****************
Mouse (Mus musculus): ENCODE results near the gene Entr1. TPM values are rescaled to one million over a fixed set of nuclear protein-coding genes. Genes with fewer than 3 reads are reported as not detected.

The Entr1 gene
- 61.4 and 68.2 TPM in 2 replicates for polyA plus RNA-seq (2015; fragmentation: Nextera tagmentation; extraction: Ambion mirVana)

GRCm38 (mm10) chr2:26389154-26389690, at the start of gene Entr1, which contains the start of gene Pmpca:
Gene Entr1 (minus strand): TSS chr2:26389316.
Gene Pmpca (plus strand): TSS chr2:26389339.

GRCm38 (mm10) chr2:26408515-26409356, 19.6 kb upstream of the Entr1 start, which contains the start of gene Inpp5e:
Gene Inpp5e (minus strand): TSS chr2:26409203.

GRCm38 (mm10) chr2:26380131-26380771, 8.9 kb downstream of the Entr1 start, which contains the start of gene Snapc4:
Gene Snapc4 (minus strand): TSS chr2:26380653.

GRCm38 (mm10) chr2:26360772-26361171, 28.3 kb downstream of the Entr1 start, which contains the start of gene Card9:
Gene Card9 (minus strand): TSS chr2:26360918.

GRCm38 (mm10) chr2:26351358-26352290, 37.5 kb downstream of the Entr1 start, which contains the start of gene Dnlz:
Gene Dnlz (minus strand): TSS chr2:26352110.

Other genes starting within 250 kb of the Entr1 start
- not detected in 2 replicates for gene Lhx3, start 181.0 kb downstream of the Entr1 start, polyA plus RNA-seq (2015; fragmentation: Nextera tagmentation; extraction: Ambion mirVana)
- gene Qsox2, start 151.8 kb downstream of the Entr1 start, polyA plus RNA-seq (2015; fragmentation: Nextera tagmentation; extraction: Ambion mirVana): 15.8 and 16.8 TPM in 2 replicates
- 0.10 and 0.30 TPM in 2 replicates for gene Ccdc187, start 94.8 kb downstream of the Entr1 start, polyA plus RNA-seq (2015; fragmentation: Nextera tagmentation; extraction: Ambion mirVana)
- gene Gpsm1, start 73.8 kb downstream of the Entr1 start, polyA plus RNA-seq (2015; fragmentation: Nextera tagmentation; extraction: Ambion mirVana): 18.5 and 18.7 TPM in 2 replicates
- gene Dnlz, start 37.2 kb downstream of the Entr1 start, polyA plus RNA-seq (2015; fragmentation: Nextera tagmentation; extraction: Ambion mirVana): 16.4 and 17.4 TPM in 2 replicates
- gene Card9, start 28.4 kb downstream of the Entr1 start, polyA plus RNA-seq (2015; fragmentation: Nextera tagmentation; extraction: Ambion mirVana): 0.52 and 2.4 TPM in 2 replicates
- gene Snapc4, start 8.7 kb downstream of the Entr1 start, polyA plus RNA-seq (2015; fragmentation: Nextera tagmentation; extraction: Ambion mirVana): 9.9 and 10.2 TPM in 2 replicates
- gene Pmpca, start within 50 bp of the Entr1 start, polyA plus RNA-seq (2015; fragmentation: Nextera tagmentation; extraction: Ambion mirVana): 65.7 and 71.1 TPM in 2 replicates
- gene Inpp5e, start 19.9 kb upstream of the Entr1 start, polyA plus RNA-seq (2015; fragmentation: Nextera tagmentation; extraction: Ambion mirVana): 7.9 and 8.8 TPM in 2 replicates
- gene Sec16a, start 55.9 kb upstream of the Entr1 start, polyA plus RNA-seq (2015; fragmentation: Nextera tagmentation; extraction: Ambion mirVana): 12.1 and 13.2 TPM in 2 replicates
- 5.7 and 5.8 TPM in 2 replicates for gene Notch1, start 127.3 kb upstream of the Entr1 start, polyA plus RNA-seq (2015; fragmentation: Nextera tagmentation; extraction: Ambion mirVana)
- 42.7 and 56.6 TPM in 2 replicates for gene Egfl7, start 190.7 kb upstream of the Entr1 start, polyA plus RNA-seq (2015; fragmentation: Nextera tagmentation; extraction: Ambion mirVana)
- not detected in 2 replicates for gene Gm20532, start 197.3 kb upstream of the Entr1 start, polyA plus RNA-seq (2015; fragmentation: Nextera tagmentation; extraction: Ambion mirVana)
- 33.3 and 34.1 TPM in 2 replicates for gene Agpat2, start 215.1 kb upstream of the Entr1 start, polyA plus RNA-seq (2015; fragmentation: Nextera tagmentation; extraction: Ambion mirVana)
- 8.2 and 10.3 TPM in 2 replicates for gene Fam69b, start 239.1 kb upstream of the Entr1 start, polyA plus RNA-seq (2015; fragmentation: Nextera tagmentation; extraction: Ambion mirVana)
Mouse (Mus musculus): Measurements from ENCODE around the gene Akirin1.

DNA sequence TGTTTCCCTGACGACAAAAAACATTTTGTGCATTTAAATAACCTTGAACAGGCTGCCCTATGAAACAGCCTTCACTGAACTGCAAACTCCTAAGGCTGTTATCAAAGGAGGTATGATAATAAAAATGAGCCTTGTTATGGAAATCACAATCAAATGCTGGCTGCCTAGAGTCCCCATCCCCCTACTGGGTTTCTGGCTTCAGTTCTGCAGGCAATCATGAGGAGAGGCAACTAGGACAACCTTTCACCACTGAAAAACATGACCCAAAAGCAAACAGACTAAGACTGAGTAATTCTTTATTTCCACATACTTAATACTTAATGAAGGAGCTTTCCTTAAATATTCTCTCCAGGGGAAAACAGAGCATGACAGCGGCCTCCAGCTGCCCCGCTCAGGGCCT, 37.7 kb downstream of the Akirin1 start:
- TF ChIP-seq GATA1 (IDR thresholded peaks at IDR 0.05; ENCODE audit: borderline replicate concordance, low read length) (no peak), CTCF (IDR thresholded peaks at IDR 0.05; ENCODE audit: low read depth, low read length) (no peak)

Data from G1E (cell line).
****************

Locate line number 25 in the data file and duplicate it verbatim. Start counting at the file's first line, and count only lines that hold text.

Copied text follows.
- gene Sec16a, start 55.9 kb upstream of the Entr1 start, polyA plus RNA-seq (2015; fragmentation: Nextera tagmentation; extraction: Ambion mirVana): 12.1 and 13.2 TPM in 2 replicates